Forgetting or running over the dispatcher is also one of those items that will quickly have you grounded. In my humble opinion, get rid of them as part of your flow. A deliberate inaction, Not disconnecting the dispatcher, while awaiting another action, Status Review from the PM, increases the chances exponentially that the intended action will be forgotten. Complete your sequences in their entirety, or start from the beginning.

StudentInDebt
10th Jan 2019, 13:13
Previous operator had a fool-proof method for making sure the correct take-off flap setting was made before departure. As part of the after-start checklist the Flap check was the last item and was a prompt, the response was SET FLAP ____. The flaps were then checked again as part of the before take-off checklist both before line-up and after line-up (above and below the line). As I say, fool-proof, there were at least 2 or 3 mis-set flap occurances a month in the Flight Data Monitoring program highlights, the joke was everytime a manager flew and forgot to set the flaps another check was added...

PF/PM conflict? I use a “Flaps, trims, pin” silent review before taxi, great until i’m tired/distracted and we’re both in the same boat.....

Iron Bar
10th Jan 2019, 14:59
Shit happens -

Q , V and J crews have all made similar screw ups in 73’ 76’ 320 and 330.

I belive a J32 took off in about 99’ 2000’ with the flaps at 90’. EEEEEK!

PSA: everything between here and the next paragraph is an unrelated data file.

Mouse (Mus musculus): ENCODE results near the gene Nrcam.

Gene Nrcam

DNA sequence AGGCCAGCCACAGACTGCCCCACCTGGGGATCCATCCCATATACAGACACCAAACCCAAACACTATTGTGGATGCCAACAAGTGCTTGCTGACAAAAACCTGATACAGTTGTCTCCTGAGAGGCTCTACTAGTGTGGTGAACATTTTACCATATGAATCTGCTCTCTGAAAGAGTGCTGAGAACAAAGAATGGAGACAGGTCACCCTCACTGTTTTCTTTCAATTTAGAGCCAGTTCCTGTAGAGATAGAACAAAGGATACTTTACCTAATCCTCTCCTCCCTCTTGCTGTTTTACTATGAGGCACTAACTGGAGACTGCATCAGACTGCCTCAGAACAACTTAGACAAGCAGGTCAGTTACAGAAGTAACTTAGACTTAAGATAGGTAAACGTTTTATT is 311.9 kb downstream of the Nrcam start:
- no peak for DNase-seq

maggot
10th Jan 2019, 15:09
As for disconnecting ground personnel, your brain allows you speak and watch action, two seperate single channel processes for the brain. I would argue that you can disconnect him while monitoring PM duties. Just do not get distracted by looking out the window until the PM has finished, otherwise the previous paragraph applies.

Forgetting or running over the dispatcher is also one of those items that will quickly have you grounded. In my humble opinion, get rid of them as part of your flow. A deliberate inaction, Not disconnecting the dispatcher, while awaiting another action, Status Review from the PM, increases the chances exponentially that the intended action will be forgotten. Complete your sequences in their entirety, or start from the beginning.


Or just follow your types SOP for when to disconnect em

exeng
10th Jan 2019, 17:51
Quite some years ago in a large British Airline a 737 attempted to depart with zero flaps. That pesky cabin altitude warning horn sounded and the chap in the LH seat realised that lack of flaps was the issue. His response: Set flap to 5 and continue with the departure. All seen on Flight Data Monitoring unfortunately, so the result was a swift left to right seat conversion.


kind regards
exeng

Bula
10th Jan 2019, 20:46
Maggot you are correct, the point being follow your flow in its entirety according to SOP. Don’t partially follow it in an attempt to wait for a subconscious trigger.

You can add additional “self checks”, but the trigger must be fool proof. However, it’s important to realise that these “self checks” are usually forgotten in high workload situations.

I know personally on the bus I use “Fuel, Flap, F$&k off list” when given a line up clearance on departure, and passing 1000’ on approach.

sheppey
11th Jan 2019, 11:42
IE an abort commenced at 45 KIAS on runway 34L at YSSY doesn't need max braking, spoilers (if you fly a type that requires they be manually extended), and max reverse - but I'll at least apply/select all of them - so it's the same process every time
Reverse is useless at 45 knots so it makes no sense to use it simply because it's the same process every time. On top of that you, are asking for a potential compressor stall at that speed with full reverse; especially if a strong crosswind is present.